In the end, Isadora lands in Paris, alone and terrified. Modern female readers of Fear of Flying may struggle with the closing scenes as Isadora decompensates without a man to hold her hand. She manages to find a hotel room, where she is too terrified even to use the bathroom. She realizes she needs to do better for herself. But how?
The conclusion is, well, inconclusive. And that is fair enough, for the problem of having it all remains resoundingly unresolved. For every Sheryl Sandberg preaching at us to just Lean In (and where are we supposed to put the kids? cold storage?) there is an Anne-Marie Slaughter, admitting it just isn’t possible to be a superwoman.
As for the Zipless Fuck, it has degenerated into hooking up, an event neither women nor the men they hook up with seem particularly pleased with. Yes, some women have more sexual freedom than they did in 1973. But nobody seems the happier for it. The many young women “opting out”—returning to the traditional gender role of stay-at-home wife and mother, are startling testimony to the failure of guiltless, anonymous sex and a glamorous, driving career.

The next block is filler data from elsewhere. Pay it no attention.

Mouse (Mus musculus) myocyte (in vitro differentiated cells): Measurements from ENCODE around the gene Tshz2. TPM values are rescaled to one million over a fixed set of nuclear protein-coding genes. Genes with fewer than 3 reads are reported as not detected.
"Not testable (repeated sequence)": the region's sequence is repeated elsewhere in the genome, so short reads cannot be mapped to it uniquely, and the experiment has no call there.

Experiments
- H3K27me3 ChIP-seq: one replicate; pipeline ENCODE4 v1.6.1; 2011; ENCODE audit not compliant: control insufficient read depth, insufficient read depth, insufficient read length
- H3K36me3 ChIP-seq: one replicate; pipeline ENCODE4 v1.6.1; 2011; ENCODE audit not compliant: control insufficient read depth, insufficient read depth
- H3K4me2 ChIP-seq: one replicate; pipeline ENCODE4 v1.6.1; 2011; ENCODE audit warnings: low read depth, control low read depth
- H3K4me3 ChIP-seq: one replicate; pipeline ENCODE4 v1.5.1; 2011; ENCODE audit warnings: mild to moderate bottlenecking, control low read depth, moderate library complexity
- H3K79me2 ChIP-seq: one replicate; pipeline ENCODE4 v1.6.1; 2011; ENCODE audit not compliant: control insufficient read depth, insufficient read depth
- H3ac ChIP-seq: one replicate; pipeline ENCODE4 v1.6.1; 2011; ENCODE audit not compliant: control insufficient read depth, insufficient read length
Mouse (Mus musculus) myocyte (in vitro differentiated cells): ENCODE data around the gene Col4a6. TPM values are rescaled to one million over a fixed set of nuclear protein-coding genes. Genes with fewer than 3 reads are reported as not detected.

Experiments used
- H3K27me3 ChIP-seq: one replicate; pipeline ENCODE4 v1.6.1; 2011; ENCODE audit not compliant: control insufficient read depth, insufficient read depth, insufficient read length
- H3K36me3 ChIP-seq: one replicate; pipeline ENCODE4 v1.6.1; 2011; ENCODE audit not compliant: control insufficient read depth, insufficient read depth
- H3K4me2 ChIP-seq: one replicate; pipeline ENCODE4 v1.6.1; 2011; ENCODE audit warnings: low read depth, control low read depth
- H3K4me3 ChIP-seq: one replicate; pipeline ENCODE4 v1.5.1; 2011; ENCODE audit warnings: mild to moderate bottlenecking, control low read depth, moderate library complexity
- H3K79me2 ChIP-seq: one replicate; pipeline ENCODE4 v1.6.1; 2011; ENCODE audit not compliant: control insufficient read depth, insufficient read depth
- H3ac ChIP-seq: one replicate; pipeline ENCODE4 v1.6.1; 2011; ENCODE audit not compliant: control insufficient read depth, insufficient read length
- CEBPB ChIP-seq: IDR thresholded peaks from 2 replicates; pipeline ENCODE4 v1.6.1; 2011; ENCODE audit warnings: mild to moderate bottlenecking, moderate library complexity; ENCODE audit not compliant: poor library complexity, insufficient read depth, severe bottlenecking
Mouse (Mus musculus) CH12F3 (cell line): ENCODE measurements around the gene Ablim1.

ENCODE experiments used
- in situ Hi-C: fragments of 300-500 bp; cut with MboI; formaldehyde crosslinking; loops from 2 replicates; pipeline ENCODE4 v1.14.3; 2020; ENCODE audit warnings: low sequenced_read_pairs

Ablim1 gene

In bed and out, Fear of Flying helped women name our desires: stability, equal companionship, and yes, the Zipless Fuck. While the book is dated, it remains an important cultural marker. Smart and funny, shrewd and bawdy, Fear of Flying drew a wide circle of admirers. John Updike liked the novel; so did Henry Miller. Fear of Flying drew a line in the sand and said to men: look here. Show some respect.
Forty years later, women are still drawing those lines.